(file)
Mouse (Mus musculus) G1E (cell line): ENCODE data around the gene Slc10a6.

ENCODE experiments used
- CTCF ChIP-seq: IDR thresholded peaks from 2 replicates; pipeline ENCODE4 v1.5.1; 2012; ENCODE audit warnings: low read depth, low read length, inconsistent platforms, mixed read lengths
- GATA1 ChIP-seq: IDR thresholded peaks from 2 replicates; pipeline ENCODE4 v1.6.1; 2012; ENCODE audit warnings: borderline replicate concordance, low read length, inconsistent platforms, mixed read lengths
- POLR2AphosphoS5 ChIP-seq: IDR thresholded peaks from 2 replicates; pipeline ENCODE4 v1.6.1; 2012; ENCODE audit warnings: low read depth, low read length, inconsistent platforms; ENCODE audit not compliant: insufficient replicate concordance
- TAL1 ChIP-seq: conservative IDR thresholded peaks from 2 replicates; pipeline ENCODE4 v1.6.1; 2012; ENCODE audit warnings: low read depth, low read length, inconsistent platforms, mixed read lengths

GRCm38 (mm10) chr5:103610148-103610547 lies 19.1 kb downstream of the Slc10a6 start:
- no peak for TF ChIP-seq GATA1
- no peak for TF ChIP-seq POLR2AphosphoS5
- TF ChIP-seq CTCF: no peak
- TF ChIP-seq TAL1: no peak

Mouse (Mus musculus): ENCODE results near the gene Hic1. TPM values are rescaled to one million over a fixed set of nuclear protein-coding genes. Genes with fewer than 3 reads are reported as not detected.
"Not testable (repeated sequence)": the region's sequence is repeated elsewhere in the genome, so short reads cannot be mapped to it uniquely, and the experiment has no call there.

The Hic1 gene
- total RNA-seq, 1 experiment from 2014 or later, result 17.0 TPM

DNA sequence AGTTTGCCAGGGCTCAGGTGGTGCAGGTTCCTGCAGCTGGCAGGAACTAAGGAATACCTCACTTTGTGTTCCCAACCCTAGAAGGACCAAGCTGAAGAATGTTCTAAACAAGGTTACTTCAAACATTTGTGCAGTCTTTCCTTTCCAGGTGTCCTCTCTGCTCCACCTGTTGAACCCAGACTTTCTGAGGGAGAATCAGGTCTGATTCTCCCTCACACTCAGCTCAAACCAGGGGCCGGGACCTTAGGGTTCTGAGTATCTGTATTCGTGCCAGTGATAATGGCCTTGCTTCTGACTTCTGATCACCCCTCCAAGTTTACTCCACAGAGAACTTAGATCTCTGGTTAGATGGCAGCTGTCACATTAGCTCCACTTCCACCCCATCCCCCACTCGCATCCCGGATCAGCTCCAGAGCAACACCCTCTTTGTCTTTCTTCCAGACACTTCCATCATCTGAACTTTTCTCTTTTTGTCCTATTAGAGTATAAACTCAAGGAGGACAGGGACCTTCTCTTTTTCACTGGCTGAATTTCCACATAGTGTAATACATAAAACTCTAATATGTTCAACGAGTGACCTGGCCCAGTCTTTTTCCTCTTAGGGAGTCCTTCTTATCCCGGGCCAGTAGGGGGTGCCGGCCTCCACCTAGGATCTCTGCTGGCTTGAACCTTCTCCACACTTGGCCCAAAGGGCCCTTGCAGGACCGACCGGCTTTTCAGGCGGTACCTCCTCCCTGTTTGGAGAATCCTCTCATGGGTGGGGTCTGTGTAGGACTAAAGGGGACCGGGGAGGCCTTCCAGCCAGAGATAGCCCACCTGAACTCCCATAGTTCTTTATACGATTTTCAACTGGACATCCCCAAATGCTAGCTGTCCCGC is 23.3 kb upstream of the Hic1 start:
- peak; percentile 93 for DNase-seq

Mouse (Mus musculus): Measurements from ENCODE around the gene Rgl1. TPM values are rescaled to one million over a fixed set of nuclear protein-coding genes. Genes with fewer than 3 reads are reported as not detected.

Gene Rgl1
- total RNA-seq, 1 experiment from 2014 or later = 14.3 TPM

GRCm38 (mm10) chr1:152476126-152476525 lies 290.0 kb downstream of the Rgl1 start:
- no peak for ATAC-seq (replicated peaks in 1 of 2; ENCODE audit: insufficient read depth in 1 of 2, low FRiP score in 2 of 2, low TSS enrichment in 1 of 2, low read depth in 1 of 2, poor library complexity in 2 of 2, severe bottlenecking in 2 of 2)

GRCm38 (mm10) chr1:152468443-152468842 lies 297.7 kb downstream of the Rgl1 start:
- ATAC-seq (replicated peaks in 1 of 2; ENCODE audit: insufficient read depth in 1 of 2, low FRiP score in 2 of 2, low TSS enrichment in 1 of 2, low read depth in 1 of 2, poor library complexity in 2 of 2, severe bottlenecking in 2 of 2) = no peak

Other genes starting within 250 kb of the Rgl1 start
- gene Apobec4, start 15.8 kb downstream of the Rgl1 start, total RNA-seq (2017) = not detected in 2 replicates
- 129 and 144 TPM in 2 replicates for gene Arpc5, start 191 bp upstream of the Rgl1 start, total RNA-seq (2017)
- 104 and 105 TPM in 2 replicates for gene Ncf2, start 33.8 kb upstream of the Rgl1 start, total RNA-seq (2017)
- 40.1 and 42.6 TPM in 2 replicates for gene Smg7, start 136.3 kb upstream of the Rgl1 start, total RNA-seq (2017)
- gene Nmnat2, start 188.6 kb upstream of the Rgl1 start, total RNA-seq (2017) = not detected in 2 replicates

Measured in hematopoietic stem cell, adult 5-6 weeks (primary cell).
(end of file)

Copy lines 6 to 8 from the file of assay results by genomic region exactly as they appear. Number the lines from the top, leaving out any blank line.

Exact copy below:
- TAL1 ChIP-seq: conservative IDR thresholded peaks from 2 replicates; pipeline ENCODE4 v1.6.1; 2012; ENCODE audit warnings: low read depth, low read length, inconsistent platforms, mixed read lengths

GRCm38 (mm10) chr5:103610148-103610547 lies 19.1 kb downstream of the Slc10a6 start:
- no peak for TF ChIP-seq GATA1